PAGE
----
“To win in the marketplace you must first win in the workplace.” Doug Conant
Every organization needs qualified, capable, dedicated, loyal, and hardworking employees to deliver the best possible product or service and keep their customers satisfied. Manufacturing companies rely on their workers for not only delivering the required products per specifications but over the years for improving the very processes that create the products the company sells. The frontline workforce plays a major role in the creation of institutional know-how and shaping the way things are done in a given organization, plant, and process, right down to individual tasks which comprise an activity.
As employees get more experienced in their daily jobs, they gain deep insights and are able to see gaps, that, when eliminated lead to an improved task, contributing to a more efficient manufacturing process. When this phenomenon repeats for years on end and across all facets of the manufacturing process, it shapes the very way in which a manufacturer delivers value. This tribal knowledge becomes intrinsic to the competitive advantage the company enjoys in the marketplace.
Cut to the current day, where the Pandemic continues to rage on and manifest itself through different mutations, where demand is uncertain, supply chains are disrupted, where digitalization is a priority, social distancing and safety norms create challenges, and workers and work itself must transform drastically for operations to function. Today, conserving the core operational know-how from rapidly declining has become a major challenge with limited workers (or new restrictions), an aging workforce, and a lack of digitally or otherwise skilled new labor willing to work in the industrial manufacturing setting.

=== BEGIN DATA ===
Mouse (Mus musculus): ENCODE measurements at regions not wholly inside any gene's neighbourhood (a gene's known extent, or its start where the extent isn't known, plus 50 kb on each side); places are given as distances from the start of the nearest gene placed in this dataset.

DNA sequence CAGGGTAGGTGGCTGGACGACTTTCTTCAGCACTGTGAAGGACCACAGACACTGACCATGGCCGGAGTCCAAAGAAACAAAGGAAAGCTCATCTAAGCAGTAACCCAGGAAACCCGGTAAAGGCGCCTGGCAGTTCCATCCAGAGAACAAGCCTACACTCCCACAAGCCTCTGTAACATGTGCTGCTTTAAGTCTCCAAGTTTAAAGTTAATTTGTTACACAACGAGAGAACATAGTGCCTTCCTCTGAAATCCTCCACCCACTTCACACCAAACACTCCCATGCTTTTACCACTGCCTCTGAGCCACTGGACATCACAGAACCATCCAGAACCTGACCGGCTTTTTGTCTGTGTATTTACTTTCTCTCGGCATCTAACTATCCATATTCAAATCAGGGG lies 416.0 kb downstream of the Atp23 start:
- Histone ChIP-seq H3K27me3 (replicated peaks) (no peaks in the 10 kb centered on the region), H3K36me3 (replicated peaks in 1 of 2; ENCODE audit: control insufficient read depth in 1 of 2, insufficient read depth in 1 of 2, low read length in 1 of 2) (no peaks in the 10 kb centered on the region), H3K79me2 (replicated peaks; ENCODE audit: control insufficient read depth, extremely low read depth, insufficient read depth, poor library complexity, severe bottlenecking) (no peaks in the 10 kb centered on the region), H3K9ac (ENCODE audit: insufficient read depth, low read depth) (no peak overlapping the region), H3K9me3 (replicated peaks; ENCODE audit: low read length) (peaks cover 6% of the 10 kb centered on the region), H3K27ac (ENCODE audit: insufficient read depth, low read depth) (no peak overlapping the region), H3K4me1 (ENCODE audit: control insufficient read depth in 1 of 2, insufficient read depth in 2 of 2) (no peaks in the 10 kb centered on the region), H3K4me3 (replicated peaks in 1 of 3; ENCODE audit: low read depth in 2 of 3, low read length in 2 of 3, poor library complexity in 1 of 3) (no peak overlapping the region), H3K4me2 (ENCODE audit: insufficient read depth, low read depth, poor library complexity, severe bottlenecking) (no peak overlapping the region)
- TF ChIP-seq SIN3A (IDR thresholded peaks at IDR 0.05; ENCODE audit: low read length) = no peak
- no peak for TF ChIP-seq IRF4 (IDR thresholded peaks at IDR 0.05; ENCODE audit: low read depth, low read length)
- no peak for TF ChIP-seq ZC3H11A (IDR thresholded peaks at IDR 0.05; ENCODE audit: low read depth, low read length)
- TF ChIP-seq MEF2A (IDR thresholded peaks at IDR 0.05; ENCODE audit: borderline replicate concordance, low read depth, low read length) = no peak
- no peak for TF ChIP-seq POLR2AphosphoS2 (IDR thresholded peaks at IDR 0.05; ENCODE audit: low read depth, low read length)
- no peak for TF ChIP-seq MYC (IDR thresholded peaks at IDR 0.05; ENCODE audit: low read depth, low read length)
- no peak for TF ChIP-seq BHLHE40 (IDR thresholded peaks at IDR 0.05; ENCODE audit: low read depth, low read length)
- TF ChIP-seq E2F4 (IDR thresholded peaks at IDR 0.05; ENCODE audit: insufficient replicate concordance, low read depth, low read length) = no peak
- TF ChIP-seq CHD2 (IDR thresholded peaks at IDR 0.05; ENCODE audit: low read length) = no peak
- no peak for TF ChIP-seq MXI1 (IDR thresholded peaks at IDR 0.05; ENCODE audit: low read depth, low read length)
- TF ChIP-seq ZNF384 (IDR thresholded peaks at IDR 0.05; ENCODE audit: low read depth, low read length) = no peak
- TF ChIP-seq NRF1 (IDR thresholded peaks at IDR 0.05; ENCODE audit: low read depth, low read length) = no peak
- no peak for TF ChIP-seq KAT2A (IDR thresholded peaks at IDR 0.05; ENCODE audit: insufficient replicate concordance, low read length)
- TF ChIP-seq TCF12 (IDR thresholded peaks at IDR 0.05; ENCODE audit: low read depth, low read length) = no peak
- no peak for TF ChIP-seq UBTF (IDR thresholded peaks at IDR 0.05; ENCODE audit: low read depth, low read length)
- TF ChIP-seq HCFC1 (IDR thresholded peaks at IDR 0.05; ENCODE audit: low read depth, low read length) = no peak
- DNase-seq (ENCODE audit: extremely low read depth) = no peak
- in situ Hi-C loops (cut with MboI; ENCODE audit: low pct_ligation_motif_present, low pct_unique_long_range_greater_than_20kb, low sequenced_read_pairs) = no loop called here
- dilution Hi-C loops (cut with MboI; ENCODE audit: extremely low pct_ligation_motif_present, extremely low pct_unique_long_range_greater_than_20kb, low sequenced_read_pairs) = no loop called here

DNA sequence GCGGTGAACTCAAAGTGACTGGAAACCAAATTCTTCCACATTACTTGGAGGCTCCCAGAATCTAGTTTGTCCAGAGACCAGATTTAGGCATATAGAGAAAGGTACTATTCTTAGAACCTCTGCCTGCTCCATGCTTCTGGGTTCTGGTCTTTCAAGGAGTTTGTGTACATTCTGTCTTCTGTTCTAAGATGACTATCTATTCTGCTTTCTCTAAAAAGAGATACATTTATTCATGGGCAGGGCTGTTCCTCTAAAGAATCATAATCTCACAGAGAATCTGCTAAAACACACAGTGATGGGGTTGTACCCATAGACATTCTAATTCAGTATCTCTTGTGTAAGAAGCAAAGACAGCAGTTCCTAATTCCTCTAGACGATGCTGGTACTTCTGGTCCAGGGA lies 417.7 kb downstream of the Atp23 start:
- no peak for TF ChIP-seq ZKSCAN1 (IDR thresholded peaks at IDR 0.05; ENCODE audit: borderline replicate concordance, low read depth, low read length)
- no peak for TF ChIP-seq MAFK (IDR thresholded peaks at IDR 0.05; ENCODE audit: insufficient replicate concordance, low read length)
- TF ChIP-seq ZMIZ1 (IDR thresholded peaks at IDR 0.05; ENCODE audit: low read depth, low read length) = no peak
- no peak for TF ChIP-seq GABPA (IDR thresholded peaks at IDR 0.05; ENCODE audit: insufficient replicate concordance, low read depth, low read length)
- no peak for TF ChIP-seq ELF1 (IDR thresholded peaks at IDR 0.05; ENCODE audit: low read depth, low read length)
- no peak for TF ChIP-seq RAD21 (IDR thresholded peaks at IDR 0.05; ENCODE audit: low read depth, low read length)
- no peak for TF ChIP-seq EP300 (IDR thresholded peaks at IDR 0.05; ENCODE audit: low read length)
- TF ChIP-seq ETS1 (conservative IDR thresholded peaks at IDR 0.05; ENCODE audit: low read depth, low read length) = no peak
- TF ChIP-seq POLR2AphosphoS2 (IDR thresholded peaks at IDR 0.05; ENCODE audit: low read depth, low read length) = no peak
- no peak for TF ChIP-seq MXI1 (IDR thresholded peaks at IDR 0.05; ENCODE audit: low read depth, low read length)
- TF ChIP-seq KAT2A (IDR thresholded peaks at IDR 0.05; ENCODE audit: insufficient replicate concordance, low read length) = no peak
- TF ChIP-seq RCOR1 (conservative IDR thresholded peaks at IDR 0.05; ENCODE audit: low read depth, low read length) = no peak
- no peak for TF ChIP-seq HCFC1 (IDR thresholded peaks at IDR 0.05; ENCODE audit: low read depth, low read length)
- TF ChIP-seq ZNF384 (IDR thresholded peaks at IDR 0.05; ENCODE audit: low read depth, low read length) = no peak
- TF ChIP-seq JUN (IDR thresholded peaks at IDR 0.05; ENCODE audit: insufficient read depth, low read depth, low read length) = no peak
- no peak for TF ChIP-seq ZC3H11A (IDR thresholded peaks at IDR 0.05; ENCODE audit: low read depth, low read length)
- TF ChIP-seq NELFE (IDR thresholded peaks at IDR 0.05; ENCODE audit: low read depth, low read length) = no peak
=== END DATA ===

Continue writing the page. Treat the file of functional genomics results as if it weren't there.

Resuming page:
Threats to Operational Know-How
Aging Workforce- Before the COVID-19 pandemic hit, manufacturing industries in the US and the world at large were facing the challenges of an aging workforce. In the US alone, almost 27% of the overall workforce was 55 years or older. Two clear and distinct challenges arise when over one-quarter of the manufacturing sector’s workforce comprises the baby-boomer category. One, as workers naturally transition towards retirement, they take away their unique skill-set and knowledge which helped shape the current process in a given plant/process. Two, replacing personnel with vast experience, and intuitive understanding of the process is a major challenge, since industrial jobs to some extent involve repetition of some kind and might not seem attractive enough to the younger age group looking for more knowledge worker-type roles.
The Pandemic Triple Threat- In 2021, McKinsey highlighted three areas of risk that organizations have to face due to the way the pandemic has and probably will continue to impact the way in which work is done across organizations, industries, and economies.